Active Community Elders
Active Community Elders is an intergenerational history and storytelling programme. We network with elders to understand their needs to take a holistic approach and offer person-centred support. The project builds on the work of the Roots Oral History project which involved men and women from the Windrush generation who are now community elders, some of whom are at risk of developing dementia because of isolation.
Active Community Elders is informed by the South African concept of Ubuntu which refers to “human kindness”, that which embodies the idea of connection, community and mutual caring for all.
Wellbeing and Community Care Initiative
The ACE Wellbeing and Community Care Initiative meal service is delivered in partnership with Mission In the City Care Group and the West Indian Sports & Social Club. The initial 12-week pilot included sponsors such as Cariocca Enterprise Ltd, Nubian Wellness, plus individual donations.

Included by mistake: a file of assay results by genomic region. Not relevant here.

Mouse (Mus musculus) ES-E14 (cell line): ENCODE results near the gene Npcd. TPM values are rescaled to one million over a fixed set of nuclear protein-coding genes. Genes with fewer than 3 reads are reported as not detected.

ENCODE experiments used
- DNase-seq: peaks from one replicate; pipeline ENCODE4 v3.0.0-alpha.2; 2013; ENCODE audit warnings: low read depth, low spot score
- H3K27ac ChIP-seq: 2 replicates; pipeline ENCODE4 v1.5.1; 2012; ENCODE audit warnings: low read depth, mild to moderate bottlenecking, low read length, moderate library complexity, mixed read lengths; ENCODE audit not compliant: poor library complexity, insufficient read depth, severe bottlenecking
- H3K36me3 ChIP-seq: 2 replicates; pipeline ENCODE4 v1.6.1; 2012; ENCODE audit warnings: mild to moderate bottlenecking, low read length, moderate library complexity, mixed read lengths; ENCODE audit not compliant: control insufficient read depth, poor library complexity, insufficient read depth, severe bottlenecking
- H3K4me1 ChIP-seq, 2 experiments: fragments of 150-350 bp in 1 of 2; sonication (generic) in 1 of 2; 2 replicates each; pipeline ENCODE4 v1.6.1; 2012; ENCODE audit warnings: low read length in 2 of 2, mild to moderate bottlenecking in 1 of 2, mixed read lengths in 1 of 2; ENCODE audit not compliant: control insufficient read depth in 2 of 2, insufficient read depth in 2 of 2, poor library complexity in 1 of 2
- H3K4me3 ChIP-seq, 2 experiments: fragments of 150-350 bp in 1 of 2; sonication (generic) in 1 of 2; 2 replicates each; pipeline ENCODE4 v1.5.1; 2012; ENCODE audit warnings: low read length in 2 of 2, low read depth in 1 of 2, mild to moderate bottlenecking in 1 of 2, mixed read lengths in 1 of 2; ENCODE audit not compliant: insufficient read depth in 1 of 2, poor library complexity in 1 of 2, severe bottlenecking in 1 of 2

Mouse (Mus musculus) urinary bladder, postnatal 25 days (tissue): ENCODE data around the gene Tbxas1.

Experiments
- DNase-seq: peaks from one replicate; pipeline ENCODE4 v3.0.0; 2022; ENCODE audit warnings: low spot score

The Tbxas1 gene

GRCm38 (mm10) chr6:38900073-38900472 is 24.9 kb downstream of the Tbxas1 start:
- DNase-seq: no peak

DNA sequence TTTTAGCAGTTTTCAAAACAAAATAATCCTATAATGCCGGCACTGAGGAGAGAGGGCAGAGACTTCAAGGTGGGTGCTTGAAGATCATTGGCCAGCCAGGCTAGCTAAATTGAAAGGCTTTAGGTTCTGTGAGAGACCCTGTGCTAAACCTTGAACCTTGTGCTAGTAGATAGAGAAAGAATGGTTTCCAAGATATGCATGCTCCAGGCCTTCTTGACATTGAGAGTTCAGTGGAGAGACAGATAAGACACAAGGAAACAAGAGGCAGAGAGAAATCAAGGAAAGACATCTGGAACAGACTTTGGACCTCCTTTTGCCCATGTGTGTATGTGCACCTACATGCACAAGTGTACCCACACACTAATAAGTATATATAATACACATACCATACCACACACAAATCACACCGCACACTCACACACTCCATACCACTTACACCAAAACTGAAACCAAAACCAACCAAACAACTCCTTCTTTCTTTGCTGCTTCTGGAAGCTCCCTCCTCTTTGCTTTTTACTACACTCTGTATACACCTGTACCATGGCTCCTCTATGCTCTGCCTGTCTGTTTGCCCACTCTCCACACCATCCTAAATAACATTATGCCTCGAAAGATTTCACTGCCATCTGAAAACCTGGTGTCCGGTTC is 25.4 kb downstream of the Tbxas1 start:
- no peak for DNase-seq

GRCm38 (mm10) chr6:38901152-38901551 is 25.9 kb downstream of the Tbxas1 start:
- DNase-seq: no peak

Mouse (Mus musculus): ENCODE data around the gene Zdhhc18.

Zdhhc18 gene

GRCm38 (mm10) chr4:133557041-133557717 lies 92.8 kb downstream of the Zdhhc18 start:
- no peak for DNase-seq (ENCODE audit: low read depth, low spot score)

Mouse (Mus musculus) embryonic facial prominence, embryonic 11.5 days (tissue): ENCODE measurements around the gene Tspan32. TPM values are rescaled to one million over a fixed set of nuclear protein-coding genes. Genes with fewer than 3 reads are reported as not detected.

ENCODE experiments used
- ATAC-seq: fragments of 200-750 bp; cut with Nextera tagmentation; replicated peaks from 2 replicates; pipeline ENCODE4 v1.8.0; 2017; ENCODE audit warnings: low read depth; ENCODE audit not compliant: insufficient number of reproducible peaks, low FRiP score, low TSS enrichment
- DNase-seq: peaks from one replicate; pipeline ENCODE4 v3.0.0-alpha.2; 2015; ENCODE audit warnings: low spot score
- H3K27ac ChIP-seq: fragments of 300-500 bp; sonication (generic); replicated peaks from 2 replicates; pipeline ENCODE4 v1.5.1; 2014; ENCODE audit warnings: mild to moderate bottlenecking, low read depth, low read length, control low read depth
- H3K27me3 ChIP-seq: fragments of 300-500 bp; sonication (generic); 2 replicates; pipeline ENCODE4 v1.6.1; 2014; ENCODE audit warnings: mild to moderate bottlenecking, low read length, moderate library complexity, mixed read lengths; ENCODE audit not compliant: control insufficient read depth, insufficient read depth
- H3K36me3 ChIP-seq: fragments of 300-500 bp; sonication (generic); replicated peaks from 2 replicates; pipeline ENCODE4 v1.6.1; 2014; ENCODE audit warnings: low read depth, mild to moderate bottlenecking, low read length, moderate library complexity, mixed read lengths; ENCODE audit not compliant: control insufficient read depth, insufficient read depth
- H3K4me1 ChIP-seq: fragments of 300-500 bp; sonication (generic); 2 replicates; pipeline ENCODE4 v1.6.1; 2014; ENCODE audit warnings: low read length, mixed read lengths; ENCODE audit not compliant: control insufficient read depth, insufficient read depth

This initiative was established in response to the harsh impact of the coronavirus on the lives of African-Caribbean elders and that of vulnerable people within our community. It is aimed at enabling beneficiaries to have regular access to hot meals which is specific to their cultural heritage free of cost.
The project has received funding from We Love Manchester and is currently funded by the Lottery Community Fund.
Through our work in the Active Community Elders programme, we see:
A reduction in levels of isolation
Increased participation in intergenerational activities such as storytelling and poetry writing
Funding from Age-Friendly Hulme and Moss Side enabled us to work in partnership with Mission in the City Care Group A Byte to Eat Project. This involved working with a number of elders and young volunteers to design and produce an 18 month Black History Calender. This was followed up with a series of story telling and poetry writing sessions. These sessions were facilitated by Deanne Heron, published writer of short stories and poems.
Facts and figures
More than 25,000 older black and minority ethnic (BAME) people have dementia in the UK.
This number is expected to grow to nearly 50,0000 by 2026 and over 172,000 by 2051.
Research suggests BAME communities often face delays in dementia diagnosis and barriers in accessing services
There’s evidence that people from BME communities are not sure where or how to find information about dementia.